From The Grand Junction Daily Sentinel (Charles Ashby):
he Colorado Senate gave final approval Tuesday to a water bill that made some Western Slope lawmakers a bit uneasy.
The measure, [SB15-183], requires water court judges, when considering changes in water uses, to decide based on actual historical use of that water, rather than uses not approved by a prior water decree.
Several Western Slope lawmakers from both parties questioned why such a bill would be necessary, saying it allows water rights owners who use water for unapproved purposes to get away with that illegal use.
“We have water courts for a reason,” said Sen. Ellen Roberts, R-Durango. “Water courts are highly trained to deal with technical issues. This bill basically is skipping over the water courts system and coming here to the Legislature to try and get a legislative result, as compared to having it well considered in the court system that, again, is trained to deal with these kinds of things.”
Supporters of the measure said the bill is designed to give direction to water court judges based on a recent Colorado Supreme Court decision in a case between Dick Wolfe, the state’s water engineer, and the Sedalia Water and Sanitation District over the district’s historical use of water.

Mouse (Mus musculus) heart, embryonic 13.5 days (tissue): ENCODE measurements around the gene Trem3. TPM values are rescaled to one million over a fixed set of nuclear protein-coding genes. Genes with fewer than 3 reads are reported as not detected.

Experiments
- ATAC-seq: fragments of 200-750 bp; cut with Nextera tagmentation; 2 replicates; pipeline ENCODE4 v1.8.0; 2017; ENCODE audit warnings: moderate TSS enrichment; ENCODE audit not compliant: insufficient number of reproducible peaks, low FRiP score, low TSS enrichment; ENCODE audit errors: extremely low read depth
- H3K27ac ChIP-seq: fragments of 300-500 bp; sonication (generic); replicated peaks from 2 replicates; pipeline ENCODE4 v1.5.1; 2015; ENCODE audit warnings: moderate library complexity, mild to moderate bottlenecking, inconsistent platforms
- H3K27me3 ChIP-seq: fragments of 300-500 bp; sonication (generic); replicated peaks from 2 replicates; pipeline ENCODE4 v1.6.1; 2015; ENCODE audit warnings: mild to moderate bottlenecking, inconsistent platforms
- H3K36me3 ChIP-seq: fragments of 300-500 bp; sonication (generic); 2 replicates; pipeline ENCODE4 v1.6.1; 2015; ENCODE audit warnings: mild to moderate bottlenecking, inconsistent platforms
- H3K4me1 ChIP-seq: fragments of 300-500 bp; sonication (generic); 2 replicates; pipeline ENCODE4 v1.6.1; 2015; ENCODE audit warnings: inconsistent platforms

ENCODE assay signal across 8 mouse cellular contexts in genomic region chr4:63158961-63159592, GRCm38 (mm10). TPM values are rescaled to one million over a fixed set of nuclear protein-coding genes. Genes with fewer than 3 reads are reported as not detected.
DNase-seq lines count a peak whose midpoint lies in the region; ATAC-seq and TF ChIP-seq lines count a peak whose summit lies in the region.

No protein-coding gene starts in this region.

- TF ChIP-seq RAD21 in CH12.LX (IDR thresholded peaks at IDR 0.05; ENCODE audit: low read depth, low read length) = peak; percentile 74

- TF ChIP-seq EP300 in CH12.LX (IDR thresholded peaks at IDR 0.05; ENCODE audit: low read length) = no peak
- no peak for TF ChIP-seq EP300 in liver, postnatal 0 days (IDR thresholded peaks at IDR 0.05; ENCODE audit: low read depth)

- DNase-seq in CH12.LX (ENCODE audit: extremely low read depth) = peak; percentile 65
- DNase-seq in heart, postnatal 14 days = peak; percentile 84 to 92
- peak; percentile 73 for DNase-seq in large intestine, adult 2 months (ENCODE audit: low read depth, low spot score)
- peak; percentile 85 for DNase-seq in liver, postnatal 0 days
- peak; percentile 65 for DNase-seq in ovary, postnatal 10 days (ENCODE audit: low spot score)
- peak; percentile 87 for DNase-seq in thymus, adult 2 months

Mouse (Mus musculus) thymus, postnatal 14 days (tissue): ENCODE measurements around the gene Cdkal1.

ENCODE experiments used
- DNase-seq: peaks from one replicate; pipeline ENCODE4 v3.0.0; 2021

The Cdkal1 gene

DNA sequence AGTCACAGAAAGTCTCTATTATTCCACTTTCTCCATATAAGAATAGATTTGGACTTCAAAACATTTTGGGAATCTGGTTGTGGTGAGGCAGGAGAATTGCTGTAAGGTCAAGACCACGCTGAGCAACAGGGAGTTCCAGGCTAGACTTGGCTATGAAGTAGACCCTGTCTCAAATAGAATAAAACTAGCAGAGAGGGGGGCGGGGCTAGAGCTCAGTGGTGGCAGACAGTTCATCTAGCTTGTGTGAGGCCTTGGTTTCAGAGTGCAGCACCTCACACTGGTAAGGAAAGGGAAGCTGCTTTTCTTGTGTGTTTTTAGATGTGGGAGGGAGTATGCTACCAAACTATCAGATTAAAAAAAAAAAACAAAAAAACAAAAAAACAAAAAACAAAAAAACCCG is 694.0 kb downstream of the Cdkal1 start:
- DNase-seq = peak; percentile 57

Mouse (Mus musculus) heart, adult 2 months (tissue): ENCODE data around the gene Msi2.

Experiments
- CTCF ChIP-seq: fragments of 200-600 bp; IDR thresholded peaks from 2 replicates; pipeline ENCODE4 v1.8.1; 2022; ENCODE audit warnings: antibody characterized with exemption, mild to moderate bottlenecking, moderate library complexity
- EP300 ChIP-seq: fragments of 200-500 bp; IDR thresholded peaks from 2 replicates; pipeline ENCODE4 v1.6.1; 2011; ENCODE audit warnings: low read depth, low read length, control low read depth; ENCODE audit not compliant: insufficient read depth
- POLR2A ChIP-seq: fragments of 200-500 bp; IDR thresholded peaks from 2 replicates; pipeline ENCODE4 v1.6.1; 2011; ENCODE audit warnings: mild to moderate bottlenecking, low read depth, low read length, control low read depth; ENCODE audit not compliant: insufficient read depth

Rep. Jerry Sonnenberg, R-Sterling and a sponsor of the bill, said it’s the Legislature’s job to give direction to the courts when there is undefined law on an issue.
“The question here is, do we want a consistent use of water, a consistent means of determining what the volume or quantity of that water is, as the Supreme Court did in the Sedalia case?” Sonnenberg said. “That’s what we’re trying to do, is clarify what they have asked us (about) what should and should not be used in quantifying a water right in a change of use.”
Sen. Kerry Donovan, D-Vail, said the bill rewards water users who use that water for unapproved uses.
The bill has support from virtually every water group in the state except the Colorado River Water Conservation District.
In the end, only eight senators voted against the bill, including Donovan, Roberts and Sens. Ray Scott, R-Grand Junction, and Randy Baumgardner, a Hot Sulphur Springs Republican whose district includes Garfield County. It now heads to the House for more hearings.
In a related matter, the House approved a water bill Tuesday that allows the Colorado Water Conservation Board to acquire water rights for up to 12 pilot projects to measure efficiency savings for instream flow use.
The pilot projects would take at least 10 years to complete.
The bill heads to the Senate for more debate.
More 2015 Colorado legislation coverage here.